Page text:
All agree that God takes the initiative. Calvin and Luther say our will
is in bondage before we are made alive. Rome agrees, but says that there is a
mystical union between God's initiative and the cooperation of our will -
Grace can be resisted and ultimately rejected.
For by grace you have been saved through faith, and that not of
yourselves; it is the gift of God, Eph 2:8
We are all still in agreement here.
not of works, lest anyone should boast. Eph 2:9
Here there is a disagreement over what is meant by works. Rome says this
is talking about works of true merit,
of which we have none. The Reformers say this is talking about any
kind of works at all.
For we are His workmanship, created in Christ Jesus for good works,
which God prepared beforehand that we should walk in them. Eph 2:10
All in agreement again. Essentially, the Reformers say we are saved
by grace, through faith in Christ, for works in Christ. Rome says we
are saved by grace, through faith in Christ and works in Christ.
The Council of Trent clearly states that we merit eternal life through our
good works. Protestants, on the other hand, insist
that our good works merit eternal reward, but that our eternal life is
merited solely by the atonement of Christ on the cross. In both cases,
our works have only secondary, not intrinsic merit. Only works
prompted by Grace are pleasing to God, and only the work of Christ has
intrinsic or true merit.
But what do I need to do?
Reformers: Believe on the Lord Jesus Christ, and you shall be saved.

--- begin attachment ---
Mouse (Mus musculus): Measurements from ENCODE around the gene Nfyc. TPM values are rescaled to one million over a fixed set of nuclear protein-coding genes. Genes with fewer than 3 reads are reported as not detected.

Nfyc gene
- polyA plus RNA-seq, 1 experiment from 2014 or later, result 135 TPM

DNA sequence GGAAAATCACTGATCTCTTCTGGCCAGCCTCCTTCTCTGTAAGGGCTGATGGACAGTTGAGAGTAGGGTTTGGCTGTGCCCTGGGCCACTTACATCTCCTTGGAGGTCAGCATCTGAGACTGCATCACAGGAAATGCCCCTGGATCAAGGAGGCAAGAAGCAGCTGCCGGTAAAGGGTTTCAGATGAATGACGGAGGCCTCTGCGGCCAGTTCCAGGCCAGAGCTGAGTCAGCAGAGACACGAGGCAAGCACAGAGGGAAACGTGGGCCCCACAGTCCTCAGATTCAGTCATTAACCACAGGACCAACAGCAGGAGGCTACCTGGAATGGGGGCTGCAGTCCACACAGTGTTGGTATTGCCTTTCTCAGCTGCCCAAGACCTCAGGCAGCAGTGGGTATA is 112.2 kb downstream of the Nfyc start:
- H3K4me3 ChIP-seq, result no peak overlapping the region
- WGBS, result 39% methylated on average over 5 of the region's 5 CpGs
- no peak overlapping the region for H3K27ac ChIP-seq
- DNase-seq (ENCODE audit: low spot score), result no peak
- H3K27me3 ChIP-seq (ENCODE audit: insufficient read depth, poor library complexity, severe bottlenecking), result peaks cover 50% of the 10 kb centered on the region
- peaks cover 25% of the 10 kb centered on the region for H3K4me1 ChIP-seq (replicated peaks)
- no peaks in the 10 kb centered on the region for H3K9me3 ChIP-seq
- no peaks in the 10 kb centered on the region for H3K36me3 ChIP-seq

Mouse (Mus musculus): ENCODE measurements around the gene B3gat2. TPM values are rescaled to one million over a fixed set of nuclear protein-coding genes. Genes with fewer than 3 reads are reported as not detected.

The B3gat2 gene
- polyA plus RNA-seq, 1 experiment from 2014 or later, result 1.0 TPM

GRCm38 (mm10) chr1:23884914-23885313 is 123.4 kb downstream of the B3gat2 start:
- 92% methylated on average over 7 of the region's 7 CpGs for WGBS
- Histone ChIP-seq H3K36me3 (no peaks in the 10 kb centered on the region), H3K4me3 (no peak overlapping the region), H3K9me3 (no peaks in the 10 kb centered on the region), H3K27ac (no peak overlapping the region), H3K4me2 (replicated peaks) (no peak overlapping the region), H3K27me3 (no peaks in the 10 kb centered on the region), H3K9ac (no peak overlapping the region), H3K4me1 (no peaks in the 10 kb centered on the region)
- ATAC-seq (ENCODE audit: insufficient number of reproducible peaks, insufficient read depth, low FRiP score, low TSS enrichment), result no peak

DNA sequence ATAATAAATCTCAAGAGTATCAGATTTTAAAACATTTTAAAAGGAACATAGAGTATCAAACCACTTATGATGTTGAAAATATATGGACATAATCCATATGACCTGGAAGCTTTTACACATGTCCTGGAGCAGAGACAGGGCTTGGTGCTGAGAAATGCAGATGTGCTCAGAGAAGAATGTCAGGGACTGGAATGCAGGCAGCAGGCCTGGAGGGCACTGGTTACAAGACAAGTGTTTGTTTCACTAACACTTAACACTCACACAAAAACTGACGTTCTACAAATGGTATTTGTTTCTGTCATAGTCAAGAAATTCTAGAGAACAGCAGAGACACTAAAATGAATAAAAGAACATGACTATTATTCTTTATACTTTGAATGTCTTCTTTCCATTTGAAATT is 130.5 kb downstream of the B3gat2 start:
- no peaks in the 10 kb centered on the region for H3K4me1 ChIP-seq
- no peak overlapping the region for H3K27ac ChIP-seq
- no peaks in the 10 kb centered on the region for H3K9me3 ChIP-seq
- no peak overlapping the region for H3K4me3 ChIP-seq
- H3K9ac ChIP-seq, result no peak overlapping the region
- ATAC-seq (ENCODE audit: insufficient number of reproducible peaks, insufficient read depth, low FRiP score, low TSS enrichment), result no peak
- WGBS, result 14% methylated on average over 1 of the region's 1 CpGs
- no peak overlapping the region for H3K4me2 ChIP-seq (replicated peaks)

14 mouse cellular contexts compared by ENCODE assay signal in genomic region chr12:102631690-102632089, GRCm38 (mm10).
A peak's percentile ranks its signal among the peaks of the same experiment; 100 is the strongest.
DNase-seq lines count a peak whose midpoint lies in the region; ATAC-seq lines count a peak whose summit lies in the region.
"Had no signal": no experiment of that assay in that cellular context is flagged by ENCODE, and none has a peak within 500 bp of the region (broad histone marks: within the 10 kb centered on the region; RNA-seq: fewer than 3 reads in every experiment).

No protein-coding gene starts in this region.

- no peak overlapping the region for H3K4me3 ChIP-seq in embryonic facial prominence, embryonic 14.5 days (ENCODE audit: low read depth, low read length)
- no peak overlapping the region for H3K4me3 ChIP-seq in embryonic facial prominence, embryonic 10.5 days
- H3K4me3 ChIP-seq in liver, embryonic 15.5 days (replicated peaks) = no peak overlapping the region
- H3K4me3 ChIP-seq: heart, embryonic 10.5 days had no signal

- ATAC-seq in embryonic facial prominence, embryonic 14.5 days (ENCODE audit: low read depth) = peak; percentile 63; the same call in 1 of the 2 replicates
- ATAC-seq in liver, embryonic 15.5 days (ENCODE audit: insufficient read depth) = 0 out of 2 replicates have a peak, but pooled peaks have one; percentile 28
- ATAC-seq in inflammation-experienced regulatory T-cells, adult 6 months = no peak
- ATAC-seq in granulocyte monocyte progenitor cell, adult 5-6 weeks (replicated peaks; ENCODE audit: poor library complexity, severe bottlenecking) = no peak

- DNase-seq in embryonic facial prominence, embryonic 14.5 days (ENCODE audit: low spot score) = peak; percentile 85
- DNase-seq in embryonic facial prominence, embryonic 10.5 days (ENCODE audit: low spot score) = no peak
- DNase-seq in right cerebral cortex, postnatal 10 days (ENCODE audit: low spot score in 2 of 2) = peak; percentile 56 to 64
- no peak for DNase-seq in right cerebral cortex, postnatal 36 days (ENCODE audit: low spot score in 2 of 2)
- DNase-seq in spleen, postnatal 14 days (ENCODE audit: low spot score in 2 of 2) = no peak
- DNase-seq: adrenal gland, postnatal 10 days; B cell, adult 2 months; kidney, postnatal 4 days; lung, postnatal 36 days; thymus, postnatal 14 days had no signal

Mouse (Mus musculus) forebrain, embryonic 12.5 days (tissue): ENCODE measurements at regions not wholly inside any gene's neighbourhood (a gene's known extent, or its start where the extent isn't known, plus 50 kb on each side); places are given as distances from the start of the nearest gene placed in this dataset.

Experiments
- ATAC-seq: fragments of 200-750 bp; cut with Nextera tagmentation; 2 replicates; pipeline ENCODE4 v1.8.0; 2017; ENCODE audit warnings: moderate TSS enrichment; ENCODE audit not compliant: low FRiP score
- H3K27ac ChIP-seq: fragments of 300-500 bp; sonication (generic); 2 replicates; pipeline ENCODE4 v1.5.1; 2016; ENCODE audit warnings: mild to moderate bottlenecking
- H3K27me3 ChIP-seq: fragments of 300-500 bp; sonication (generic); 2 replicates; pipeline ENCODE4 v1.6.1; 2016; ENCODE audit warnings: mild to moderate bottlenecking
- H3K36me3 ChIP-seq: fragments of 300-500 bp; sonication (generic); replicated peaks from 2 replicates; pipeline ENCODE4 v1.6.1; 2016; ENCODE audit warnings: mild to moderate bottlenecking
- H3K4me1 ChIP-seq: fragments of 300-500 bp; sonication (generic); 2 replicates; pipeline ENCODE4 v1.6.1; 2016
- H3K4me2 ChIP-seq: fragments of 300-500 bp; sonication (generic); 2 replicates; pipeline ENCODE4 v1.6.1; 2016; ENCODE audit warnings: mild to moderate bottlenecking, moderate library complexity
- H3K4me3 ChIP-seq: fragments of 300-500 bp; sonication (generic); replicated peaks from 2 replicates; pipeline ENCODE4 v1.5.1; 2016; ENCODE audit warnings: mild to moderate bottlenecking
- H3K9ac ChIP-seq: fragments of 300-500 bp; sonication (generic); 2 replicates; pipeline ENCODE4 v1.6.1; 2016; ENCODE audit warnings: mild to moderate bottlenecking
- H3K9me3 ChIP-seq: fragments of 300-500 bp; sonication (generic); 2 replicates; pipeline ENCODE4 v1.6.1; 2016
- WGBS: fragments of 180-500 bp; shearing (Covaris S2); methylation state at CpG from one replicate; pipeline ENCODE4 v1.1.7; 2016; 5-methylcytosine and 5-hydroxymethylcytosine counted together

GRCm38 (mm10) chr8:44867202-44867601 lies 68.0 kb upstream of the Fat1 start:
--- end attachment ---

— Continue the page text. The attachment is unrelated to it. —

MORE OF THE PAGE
Rome: He that believeth and is baptized shall be saved. (But he that
believeth not shall be damned.) [Mark 16:16]
Compare: If thou shalt confess with thy mouth the Lord Jesus, and shalt believe
in thine heart that God hath raised him from the dead, thou shalt be saved.
Note that for all parties, "belief"
includes repentance - which implies an intention to obey God from now on.
I've been born again (or regenerated).
Why do I still sin?
Reformed: You are a new sanctified creature, "yet imperfect in this life: there
abideth still some remnats of corruption in every part, whence ariseth
a continual and irreconcilable war, the flesh lusting against the Spirit
and the Spirit against the flesh.
"Through the continual supply of strength from the sanctifying Spirit
of Christ, the regenerate part doth overcome: and so the saints grow
in grace, prefecting holiness.
"After death, the souls of the righteous, being then made perfect in holiness,
are received into the highest heavens, ... and await the full redemption
of their bodies." - Westminster Confession
Luther: You are simultaneously legally righteous, but practically
still a sinner. You must daily bring the flesh under subjection
to reduce actual sin and increase holiness. After death, any
remaining actual sin is purged.
Rome: You are a new sinless creature with a problem. The problem is
concupiscence - temptation to do evil. You must daily bring the flesh
under subjection to rid it of this problem - finishing up in Purgatory
if needed - before you can enter heaven.
Can I lose my salvation (or justification)?
Rome: Mortal sin destroys your new spiritual life, and you must be
re-justified to gain new life again through Penance.
Some Reformers: No.
Other Reformers: Yes, by grave deliberate and persistent rebellion against
God. However, there is no recovery from this state of Reprobation.